There are days when the sunlight just seems too bright, surreal, and the colors brought out by the sunlight painful and exaggerated. The bright sunlight felt that way to me the day after I came out from under the darkness of my relationship with my ex. I had survived. I was in a state of disbelief … I could not believe that I was alive … I could not believe that he had tried to kill me … I could not believe that I was driving to the downtown courthouse to meet someone called a Victim’s Advocate and, I thought, to see my ex stand before a judge for what he did to me the night before.
The sunlight felt wrong that day. I was elated to be alive, but weighed down by the heaviness of this new reality, one which makes so much sense to me now but one which I was only beginning to understand. Perhaps it was reality, then, that made my eyes hurt. I was seeing too much, perhaps.
Today the sunlight feels similarly. Over five years have passed since that morning, but still there are days when I want to turn down the sun, I want to curl up in darkness, I want to lose myself in fiction, in easy exaggerated stories steeped in unreality, because some days my reality is just so fucking unreal, so deeply wrong, that fiction becomes my drug, my shots, my comforting darkness.
Today I watched three episodes of “Tru Blood,” a favorite escape of mine. But in the third of the three episodes, likable, vulnerable, loving veteran Terry Bellefleur gets shot and killed; and much of the episode is devoted to characters remembering moments with Terry, like his first day on the job as those around him try to draw him out of his post-war PTSD by giving him direction and purpose. At one point, shifter, bar owner Sam Merlotte and sometimes alcoholic, weak willed, fairy father Andy Bellefleur take Terry fishing. Terry catches a sizable catfish but, looking into the catfish’s eyes, watching its lips gasp for breath, Terry tells his cousin/brother (yes, this is the stereotypical South) Andy to throw it back, “Every life matters,” Terry says.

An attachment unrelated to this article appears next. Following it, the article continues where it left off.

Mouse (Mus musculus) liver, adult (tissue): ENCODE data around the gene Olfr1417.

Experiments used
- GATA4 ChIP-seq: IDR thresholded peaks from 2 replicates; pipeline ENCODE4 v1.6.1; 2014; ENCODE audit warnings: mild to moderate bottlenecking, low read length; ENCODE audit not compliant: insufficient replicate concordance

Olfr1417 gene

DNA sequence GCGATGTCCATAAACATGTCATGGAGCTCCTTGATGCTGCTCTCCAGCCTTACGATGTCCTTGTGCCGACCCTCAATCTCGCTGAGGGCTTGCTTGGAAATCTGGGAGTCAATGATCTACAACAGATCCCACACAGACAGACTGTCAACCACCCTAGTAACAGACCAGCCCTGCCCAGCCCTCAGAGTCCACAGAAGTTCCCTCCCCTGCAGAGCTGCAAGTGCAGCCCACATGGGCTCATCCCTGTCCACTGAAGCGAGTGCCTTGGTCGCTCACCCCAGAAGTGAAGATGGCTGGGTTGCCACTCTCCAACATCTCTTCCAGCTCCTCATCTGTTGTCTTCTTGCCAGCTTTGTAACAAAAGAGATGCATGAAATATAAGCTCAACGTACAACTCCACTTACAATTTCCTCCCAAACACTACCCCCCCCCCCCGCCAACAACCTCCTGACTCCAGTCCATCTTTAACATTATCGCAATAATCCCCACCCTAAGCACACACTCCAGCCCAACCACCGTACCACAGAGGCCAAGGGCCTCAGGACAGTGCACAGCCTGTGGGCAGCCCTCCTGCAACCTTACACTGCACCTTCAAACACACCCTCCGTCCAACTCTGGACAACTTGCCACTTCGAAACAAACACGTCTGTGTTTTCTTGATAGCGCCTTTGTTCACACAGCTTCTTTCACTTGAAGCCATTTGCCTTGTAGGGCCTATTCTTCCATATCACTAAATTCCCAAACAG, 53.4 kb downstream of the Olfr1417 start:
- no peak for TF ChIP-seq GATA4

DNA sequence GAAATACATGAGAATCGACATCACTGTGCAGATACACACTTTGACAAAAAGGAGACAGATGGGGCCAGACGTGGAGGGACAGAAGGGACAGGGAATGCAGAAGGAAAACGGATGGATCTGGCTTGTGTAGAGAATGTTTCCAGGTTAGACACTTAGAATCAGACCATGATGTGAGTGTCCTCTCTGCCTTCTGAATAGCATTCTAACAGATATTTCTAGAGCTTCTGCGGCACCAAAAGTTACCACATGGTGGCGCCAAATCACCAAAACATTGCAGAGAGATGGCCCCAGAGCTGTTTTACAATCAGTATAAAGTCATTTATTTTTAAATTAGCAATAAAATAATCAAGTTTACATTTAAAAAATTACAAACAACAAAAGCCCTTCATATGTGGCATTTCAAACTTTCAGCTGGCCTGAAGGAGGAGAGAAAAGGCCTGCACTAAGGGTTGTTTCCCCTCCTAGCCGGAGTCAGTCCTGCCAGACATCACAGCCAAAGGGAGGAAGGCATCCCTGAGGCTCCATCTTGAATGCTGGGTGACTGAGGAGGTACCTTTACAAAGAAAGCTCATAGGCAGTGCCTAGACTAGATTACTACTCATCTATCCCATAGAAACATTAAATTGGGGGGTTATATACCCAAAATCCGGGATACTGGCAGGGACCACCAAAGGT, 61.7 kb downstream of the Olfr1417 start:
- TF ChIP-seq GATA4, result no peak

Ok, on this painfully sunny day I sought refuge in a favorite dark bloodsucking fictional fantasy world and Terry had to go and fuck it up for me, reminding me that “every life matters.”
Today my two children, my two sons, have their last “monitored” visitation with their father who – if you have read my earlier blogs, you know – tried to kill me in my sleep. This sad, twisted, broken, dangerous man will now be allowed to be alone with our two sons, only 7 and 10 years old. He will be alone with them because he has performed commendably for the Court, which means only that he has not physically harmed them during monitored visitation. So, since he has not done them physical harm while being watched over, the Court Evaluator and the Judge (who basically rubber stamped the evaluator’s recommendations) decided to remove the monitor and take steps to help the boys (because the evaluator claimed this recommendation was for the benefit of the boys) move toward having a “normal” relationship with their father, something not possible with a monitor present, according to the evaluator.
This is the same Court that determined that my ex committed “Attempted Murder” and “Assault with a Deadly Weapon,” and that found that my ex is a perpetrator of “domestic violence” and “child abuse.”
But, this evaluator sat in the witness chair and said that it is hard to tell what really happened “that night,” the night my ex tried to kill me. The evaluator said there are two sides to the story. And though, legally, there were not supposed to be “two sides” to the story in that courtroom, new evaluators and new judges can make decisions while rejecting previous “findings” based on extensive hearings. They have that kind of power.
The story of the hearing, of the evaluator, of all of that, is a story for another time, one that brings forth in me such deep fury that I cannot now address it as I am sure that only expletives will escape my fingers…
Family Court exists, so we are told, in great part to protect children because “every life matters,” especially young and innocent lives. This decision, though, seems very powerfully to reflect the desires of these two children’s father, the desires of my ex, than the needs of their psychological, emotional, and physical safety (Family Court instructions direct judges to make those categories paramount in all decisions).